ABUJA, Nigeria (AP) — Nigeria's president said he will meet Sunday with 82 Chibok schoolgirls freed this weekend after being kidnapped three years ago by Boko Haram extremists, while the International Committee of the Red Cross released an image of the girls boarding a helicopter to safety.
President Muhammadu Buhari said in a statement that he will receive the girls in the capital, Abuja.
The president said the schoolgirls were freed in exchange for detained suspected extremists in the largest negotiated release so far of the nearly 300 girls whose mass abduction in 2014 highlighted the threat of Nigeria's homegrown extremist fighters who are linked to the Islamic State group.
A first group of 21 girls were released in October as Nigeria announced it had begun negotiations with the extremist group. Before Saturday's release, 195 of the girls had been captive. Now 113 of the girls remain unaccounted for.
The ICRC, which along with the Swiss government has mediated months of negotiations between Nigeria's government and Boko Haram, tweeted what might be the first public image of the freed schoolgirls on Sunday. The photo showed a line of young women wearing shirts with the ICRC logo waiting to board a helicopter.
The ICRC said it had acted as a neutral intermediary to transport the freed girls into Nigerian government custody.
Long-suffering family members said they were eagerly awaiting a list of names and their "hopes and expectations are high."
The April 2014 abduction by Boko Haram brought the extremist group's rampage in northern Nigeria to world attention and began years of heartbreak for the families of the missing schoolgirls.
Some relatives did not live to see their daughters released. Many of the captive girls, most of them Christians, were forced to marry their captors and give birth to children in remote forest hideouts without knowing if they would see their parents again. It is feared that other girls were strapped with explosives and sent on missions as suicide bombers.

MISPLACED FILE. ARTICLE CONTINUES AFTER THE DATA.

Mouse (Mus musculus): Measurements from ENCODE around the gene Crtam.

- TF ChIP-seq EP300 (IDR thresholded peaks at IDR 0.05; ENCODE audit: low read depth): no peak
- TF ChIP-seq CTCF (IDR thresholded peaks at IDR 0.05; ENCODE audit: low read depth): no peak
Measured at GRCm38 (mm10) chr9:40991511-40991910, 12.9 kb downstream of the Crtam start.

A Nigerian military official with direct knowledge of the rescue operation said the freed girls were found near the town of Banki in Borno state near Cameroon.
Boko Haram remains active in that area. On Friday, the United States and Britain issued warnings that the extremist group was actively planning to kidnap foreigners in an area of Borno state "along the Kumshe-Banki axis."
The 276 schoolgirls kidnapped from Chibok in 2014 are among thousands of people abducted by Boko Haram over the years.
"This is a very, very exciting news for us that we have over 80 of our girls coming back again," Bukky Shonibare with the #BringBackOurGirls campaign told Sky TV. "Their life in captivity has been one that depicts suffering, it depicts the fact that they have been starved, abused, and as we have seen before some of those girls have come back with children, and some of them have also come back with news of how they have been sexually abused."
At the initial release of girls in October, the government said the release of another 83 would be coming soon. But at the three-year anniversary of the kidnapping in April, the government said negotiations had "gone quite far" but faced challenges.
Buhari late last year announced Boko Haram had been "crushed," but the group continues to carry out attacks in northern Nigeria and neighboring countries. Its insurgency has killed more than 20,000 people and driven 2.6 million from their homes, with millions facing starvation.